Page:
Like many orthodontists, I welcomed the decision to adopt a computerized practice-management and charting system that made our office "paperless." Eliminating the physical storage of plaster models, or becoming "plasterless," was another primary interest for our practice. Approximately 8 years ago, we selected Cadent’s OrthoCAD iCast digital modeling product as our solution for model storage and retrieval. It also provided state-of-the-art diagnostics and the ability to communicate electronically with referring doctors and patients.

My interests soon progressed to assisting OrthoCAD in development and delivery of its iQ product, which uses digital modeling and virtual alignment to help with indirect bonding. iQ uses digital mapping of the patient’s unique dental anatomy, joined with the orthodontist’s prescription plan and bracket of choice, to provide a virtual alignment that demonstrates both bracket expression and alignment capabilities. Virtual alignment also allows users to consider multiple treatment plan options and share these options with both the referring dentist and the patient. We found this particularly useful in planning prerestorative orthodontic cases with referring dentists.

The initial OrthoCAD product proved to have a cumbersome method of transferring the patient’s virtual bracket information from the computer to the patient’s dentition. It used an intraoral camera with a "smart bomb" targeting method to locate the optimal bracket position directly to the patient’s tooth. Once the computer position was matched to the patient’s tooth, the bracket was cured to that location. I experimented using this same intraoral camera and "smart bomb" targeting method to the patient’s plaster model and then used standard techniques to fabricate carrier trays for an indirect bonding process. Merging the CAD/CAM technology with time-proven indirect bonding techniques proved to be the optimal method to transfer the virtual bracket positioning to the patient. Our experience with the new techniques was described in a publication in 2005.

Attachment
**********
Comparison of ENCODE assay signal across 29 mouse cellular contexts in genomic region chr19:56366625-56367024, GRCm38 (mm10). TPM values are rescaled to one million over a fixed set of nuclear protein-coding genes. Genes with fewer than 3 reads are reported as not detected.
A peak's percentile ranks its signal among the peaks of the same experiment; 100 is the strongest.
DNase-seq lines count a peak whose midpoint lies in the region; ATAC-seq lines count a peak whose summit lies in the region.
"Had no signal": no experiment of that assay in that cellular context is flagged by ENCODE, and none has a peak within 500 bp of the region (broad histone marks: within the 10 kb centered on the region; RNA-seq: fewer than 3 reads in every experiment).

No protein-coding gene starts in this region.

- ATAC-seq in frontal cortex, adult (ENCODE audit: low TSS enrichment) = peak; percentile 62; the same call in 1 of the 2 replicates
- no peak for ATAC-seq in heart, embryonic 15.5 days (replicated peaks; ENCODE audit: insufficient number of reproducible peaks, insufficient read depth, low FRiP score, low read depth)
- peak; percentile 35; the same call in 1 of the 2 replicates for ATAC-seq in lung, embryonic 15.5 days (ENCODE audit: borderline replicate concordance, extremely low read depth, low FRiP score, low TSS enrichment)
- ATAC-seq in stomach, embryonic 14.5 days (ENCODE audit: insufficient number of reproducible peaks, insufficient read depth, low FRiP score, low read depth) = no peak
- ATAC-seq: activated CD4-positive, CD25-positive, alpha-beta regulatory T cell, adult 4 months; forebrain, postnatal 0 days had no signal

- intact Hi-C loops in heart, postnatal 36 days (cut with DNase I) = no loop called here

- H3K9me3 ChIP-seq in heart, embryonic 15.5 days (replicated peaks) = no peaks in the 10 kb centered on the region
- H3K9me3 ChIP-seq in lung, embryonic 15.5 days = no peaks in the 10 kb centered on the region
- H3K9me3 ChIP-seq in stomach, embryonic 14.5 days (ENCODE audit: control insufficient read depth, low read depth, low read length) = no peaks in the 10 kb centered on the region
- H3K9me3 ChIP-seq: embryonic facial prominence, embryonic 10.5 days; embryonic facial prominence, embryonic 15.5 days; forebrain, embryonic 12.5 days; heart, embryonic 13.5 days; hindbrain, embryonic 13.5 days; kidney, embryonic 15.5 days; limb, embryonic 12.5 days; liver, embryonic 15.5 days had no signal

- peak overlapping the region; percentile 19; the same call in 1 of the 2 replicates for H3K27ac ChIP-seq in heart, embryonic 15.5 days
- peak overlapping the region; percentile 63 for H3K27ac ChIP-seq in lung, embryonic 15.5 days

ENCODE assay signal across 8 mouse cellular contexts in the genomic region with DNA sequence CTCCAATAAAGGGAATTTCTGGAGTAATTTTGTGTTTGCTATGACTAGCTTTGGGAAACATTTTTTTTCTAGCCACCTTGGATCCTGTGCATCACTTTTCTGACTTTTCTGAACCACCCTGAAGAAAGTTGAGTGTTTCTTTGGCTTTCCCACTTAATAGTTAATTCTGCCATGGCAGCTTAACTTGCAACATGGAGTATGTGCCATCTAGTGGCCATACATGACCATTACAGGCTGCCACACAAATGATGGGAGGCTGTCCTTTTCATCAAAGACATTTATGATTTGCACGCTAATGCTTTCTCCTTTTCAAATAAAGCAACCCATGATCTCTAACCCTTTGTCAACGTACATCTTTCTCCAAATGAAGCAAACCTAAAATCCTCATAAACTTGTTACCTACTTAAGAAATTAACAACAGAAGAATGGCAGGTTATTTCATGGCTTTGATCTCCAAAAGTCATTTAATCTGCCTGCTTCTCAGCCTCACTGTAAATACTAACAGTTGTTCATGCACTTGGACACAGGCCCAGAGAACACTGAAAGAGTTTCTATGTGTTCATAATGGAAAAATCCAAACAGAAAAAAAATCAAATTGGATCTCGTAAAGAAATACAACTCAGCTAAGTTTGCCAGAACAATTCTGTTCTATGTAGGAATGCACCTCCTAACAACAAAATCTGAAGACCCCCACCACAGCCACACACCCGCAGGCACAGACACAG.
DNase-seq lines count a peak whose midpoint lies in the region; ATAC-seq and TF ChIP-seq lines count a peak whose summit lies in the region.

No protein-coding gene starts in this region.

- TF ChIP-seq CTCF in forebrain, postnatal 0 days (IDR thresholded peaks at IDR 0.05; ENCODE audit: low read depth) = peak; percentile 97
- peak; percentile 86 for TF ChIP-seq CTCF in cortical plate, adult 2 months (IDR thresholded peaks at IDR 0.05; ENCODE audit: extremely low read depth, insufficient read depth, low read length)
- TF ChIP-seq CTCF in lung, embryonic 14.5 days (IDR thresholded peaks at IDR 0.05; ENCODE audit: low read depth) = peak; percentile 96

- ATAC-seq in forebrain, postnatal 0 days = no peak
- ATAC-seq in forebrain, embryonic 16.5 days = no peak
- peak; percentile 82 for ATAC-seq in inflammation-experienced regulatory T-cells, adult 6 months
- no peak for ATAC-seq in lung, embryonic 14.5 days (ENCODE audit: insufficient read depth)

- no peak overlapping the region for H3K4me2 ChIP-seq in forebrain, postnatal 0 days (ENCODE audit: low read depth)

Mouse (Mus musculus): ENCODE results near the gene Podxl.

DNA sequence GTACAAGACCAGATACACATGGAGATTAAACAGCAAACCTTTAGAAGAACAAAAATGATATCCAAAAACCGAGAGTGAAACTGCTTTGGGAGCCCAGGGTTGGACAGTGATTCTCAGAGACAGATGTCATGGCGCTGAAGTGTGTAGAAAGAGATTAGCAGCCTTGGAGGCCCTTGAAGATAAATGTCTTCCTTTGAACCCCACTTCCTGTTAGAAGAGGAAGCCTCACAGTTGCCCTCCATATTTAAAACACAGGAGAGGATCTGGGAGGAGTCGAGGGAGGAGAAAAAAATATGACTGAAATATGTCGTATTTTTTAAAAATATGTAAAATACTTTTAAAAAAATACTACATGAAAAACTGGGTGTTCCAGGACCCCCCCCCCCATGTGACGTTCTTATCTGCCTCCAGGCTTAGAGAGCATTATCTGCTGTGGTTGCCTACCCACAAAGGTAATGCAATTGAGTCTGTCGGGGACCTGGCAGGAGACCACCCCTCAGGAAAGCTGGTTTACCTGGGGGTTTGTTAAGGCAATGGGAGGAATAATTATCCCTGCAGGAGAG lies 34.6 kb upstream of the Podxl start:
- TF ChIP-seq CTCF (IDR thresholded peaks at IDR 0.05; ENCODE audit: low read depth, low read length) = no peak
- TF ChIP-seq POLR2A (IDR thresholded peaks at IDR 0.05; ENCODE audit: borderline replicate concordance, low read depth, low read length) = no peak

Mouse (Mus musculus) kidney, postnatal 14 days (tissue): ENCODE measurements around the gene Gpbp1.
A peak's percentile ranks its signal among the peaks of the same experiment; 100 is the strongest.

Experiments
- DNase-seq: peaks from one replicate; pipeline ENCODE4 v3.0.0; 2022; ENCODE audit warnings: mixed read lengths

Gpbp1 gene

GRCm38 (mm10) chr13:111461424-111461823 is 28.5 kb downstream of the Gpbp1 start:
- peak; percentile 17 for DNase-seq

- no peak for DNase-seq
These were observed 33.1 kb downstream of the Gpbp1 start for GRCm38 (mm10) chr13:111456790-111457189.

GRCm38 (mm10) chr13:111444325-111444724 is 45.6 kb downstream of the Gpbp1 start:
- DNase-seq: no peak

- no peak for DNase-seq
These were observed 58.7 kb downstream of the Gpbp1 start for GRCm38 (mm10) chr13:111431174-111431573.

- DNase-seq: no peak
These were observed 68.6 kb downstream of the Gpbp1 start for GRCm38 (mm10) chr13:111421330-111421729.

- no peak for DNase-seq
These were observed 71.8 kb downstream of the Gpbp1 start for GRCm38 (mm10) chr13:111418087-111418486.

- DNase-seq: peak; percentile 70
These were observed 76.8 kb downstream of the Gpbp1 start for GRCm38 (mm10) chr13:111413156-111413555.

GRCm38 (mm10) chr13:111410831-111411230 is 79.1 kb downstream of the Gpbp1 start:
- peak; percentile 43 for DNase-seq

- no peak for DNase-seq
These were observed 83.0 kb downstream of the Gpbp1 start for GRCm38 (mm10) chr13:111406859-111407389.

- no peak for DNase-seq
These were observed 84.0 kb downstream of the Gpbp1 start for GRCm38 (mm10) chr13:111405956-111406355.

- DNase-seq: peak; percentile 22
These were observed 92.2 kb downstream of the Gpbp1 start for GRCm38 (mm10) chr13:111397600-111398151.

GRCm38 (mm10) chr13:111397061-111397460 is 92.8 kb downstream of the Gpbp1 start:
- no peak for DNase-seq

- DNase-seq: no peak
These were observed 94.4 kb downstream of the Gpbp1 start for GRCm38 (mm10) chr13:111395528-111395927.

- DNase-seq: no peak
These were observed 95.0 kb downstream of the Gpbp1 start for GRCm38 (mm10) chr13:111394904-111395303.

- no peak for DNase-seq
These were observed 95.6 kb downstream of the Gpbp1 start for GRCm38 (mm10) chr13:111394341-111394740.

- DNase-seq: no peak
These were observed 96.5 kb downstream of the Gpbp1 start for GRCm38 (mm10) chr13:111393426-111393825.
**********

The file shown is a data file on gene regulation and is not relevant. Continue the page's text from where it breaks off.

Perhaps the most anticipated new technology in our office has been Cadent’s iTero iOC intraoral scanner. It eliminates alginate or PVS impressions and creates a digital model that is more accurate than those created from impressions. We have found that patients experience less anxiety, less gagging, and less discomfort than with other impression techniques. Parents and patients also appreciate that we are using advanced technologies for their orthodontic care.

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